SPRINGFIELD, Ore. - To an outsider, square dancing might look like a complicated mess of lefts and rights, turns and swirls, stepped-on feet and country music.
But when a person really knows the music, the rhythms and all the steps, that is when square dancing transforms into more than just a dance: it is a lifestyle.
Larry Lauderdale started dancing at Oregon State University. At first, it was a way out of a mechanical engineering class and a way to meet girls but square dancing slowly transformed into his passion.
After Lauderdale’s wife completed her lessons the pair took to the dance floor and joined the Wagon Wheelers in Corvallis, Ore.
Although Lauderdale’s wife has passed on, 63 years later he is still square dancing.
There are nine different square dancing clubs in the Eugene and Springfield area.
Each club takes their turn hosting dances at the Emerald Square & Round Dance Center in Springfield or other venues around Oregon.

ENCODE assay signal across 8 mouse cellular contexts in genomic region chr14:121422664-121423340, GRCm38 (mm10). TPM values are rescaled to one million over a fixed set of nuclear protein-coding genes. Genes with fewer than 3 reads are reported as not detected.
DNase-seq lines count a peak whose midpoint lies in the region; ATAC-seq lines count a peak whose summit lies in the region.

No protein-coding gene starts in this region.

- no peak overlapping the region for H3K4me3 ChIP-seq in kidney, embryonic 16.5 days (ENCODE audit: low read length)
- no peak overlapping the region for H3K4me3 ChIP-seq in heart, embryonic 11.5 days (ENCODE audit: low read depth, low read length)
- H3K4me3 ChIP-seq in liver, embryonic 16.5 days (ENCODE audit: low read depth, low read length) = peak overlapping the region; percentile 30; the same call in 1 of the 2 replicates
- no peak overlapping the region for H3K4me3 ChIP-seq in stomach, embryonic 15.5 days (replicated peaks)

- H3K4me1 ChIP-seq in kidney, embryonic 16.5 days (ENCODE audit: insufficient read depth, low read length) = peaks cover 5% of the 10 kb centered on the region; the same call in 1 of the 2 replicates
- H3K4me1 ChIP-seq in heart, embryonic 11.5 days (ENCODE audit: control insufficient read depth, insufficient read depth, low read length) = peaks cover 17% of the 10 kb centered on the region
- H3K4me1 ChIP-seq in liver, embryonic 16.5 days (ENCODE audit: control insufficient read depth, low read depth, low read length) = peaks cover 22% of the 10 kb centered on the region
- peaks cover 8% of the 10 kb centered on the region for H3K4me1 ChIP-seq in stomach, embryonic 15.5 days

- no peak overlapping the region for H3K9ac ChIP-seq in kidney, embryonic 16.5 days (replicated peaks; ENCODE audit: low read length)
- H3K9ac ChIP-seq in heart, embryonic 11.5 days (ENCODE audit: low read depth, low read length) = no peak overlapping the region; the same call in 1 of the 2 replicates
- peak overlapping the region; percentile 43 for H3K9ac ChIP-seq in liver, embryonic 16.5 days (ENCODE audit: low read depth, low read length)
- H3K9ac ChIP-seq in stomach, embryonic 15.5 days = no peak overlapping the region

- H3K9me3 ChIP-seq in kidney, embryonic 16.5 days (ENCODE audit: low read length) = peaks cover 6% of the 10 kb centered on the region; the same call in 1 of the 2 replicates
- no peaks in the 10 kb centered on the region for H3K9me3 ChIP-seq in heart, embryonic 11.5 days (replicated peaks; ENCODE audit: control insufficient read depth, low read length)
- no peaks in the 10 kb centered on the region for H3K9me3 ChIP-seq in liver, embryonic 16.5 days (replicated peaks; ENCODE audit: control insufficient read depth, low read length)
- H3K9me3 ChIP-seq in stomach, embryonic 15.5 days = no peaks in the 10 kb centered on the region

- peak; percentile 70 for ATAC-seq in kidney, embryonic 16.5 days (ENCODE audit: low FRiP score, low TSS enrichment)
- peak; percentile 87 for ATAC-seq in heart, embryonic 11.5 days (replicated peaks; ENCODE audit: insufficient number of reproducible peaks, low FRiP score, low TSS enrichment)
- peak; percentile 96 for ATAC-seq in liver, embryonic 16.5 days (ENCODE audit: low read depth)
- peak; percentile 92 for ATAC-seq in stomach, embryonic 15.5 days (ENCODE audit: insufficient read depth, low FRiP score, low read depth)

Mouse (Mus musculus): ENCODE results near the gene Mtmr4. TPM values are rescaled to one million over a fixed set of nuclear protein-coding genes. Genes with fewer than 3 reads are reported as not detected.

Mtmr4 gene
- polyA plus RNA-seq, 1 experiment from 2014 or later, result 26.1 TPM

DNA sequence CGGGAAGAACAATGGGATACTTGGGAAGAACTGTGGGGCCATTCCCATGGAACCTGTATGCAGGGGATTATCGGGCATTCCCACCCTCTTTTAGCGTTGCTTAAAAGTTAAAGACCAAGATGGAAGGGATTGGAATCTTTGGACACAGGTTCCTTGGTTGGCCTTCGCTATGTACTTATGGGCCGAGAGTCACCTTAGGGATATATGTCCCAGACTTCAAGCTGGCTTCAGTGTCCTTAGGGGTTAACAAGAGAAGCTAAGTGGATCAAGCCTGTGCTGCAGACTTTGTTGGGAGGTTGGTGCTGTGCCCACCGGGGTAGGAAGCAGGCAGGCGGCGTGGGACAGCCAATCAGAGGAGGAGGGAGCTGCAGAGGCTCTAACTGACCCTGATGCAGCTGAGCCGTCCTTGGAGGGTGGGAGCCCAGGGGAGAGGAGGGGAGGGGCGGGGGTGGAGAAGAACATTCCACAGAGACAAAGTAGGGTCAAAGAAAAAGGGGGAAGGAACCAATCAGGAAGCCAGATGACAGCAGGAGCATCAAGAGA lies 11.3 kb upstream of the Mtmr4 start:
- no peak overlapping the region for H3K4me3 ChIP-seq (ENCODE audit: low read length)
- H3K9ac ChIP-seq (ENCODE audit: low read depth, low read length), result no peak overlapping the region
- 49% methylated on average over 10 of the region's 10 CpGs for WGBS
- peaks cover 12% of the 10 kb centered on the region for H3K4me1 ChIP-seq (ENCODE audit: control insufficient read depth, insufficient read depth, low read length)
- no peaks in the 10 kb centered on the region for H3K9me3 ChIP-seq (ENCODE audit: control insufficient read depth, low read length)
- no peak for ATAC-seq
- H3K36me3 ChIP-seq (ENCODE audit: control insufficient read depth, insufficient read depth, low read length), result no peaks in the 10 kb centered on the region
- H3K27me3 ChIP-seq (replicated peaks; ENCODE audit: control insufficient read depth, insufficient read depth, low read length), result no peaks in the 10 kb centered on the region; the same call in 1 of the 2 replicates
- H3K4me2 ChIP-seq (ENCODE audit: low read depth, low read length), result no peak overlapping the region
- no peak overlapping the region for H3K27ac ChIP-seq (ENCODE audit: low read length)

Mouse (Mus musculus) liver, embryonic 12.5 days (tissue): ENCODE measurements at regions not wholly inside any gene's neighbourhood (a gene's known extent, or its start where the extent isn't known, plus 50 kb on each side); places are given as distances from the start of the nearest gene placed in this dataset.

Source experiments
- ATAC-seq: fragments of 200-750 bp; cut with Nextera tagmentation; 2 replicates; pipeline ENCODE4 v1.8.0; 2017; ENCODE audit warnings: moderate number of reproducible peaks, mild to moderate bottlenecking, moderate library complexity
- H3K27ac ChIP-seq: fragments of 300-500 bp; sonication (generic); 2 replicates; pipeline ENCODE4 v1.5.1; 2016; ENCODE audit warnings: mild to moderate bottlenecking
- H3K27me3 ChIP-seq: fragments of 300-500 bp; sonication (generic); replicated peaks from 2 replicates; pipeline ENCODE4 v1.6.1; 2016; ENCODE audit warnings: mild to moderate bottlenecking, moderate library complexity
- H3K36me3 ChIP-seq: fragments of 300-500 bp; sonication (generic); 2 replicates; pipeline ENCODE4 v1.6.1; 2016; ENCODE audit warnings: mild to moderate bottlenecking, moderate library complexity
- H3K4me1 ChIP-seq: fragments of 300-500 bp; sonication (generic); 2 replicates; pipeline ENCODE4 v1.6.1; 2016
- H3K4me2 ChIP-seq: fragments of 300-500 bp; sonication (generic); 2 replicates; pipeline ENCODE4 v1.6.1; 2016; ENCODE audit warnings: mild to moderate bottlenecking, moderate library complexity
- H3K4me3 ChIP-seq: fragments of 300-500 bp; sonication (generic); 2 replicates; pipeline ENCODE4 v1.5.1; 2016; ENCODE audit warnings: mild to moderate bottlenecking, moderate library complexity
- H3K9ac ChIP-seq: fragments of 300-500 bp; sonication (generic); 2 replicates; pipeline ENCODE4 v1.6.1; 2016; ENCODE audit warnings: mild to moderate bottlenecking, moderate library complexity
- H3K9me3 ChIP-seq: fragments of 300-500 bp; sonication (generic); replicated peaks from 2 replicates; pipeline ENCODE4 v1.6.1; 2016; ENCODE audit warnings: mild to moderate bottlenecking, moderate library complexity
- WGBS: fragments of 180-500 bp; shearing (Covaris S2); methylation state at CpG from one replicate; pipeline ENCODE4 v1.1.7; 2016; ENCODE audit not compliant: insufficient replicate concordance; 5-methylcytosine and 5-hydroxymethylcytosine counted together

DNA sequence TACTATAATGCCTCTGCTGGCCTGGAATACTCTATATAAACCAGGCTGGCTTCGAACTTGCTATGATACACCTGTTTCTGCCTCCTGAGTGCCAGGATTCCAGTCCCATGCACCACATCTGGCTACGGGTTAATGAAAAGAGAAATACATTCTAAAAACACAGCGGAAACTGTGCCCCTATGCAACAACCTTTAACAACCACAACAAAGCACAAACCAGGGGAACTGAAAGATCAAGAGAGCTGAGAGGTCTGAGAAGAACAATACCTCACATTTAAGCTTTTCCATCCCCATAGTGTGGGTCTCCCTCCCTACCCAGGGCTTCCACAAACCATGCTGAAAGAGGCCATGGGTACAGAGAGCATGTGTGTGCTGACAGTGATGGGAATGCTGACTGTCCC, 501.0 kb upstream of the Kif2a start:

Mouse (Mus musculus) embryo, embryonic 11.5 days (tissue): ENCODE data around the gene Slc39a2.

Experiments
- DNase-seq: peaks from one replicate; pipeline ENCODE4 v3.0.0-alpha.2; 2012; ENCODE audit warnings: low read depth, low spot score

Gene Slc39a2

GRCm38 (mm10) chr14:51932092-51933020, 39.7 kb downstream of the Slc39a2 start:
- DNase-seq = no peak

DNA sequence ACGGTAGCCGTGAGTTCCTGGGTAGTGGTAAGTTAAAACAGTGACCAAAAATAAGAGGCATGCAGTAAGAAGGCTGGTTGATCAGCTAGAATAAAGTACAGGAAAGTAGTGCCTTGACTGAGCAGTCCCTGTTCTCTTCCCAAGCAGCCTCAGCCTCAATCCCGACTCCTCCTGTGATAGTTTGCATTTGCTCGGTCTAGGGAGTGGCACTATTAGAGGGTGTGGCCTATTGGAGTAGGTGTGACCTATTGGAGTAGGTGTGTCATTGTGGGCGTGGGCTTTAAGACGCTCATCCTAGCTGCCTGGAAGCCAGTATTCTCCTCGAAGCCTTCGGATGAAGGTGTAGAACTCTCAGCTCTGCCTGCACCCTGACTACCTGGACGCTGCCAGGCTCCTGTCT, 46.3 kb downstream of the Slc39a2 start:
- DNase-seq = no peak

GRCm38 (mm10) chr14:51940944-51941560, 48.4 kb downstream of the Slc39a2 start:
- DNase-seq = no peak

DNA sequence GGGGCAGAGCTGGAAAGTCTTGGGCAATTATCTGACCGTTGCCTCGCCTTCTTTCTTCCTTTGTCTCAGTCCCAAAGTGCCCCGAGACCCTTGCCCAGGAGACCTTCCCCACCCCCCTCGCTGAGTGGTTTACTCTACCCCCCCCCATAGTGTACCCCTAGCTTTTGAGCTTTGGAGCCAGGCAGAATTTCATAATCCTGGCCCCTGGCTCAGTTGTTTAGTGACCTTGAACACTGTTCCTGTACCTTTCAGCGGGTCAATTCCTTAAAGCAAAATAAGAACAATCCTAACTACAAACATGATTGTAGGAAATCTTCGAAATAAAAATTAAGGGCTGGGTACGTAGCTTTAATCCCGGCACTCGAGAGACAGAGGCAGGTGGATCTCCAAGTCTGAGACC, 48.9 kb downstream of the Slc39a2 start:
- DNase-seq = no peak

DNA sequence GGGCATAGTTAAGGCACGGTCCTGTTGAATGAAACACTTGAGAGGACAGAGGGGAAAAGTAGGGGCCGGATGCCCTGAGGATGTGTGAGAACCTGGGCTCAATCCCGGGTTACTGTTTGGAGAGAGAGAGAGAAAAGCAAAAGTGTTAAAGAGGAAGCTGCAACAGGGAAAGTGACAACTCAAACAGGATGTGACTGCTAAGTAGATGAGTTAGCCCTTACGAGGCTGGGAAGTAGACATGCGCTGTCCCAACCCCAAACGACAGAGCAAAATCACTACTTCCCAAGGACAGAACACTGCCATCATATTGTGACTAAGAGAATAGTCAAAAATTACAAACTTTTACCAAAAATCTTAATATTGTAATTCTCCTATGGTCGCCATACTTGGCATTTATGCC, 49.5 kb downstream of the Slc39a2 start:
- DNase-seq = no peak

Cuers like Roger Pultizer, Bob Ewing and Christine Corelli call out the moves guiding the dancers through each dance - although most of them have known the steps for decades.
Lauderdale, now 88, has witnessed square dancing decrease in popularity. Younger generations don’t have the time or the interest in taking classes to learn the steps in order to participate in the dances.
“When they think of classes, they think of work,” Lauderdale said. “But square dancing isn’t work, it’s fun.”
And that’s what every dancer that twirls around the Emerald dance center on Friday and Saturday night knows. Square dancing can put a smile on your face even when you are in the darkest of moods. The love these dancers feel for square dancing isn’t the type of love that will fleet away within a couple years; it’s the type that lasts a lifetime.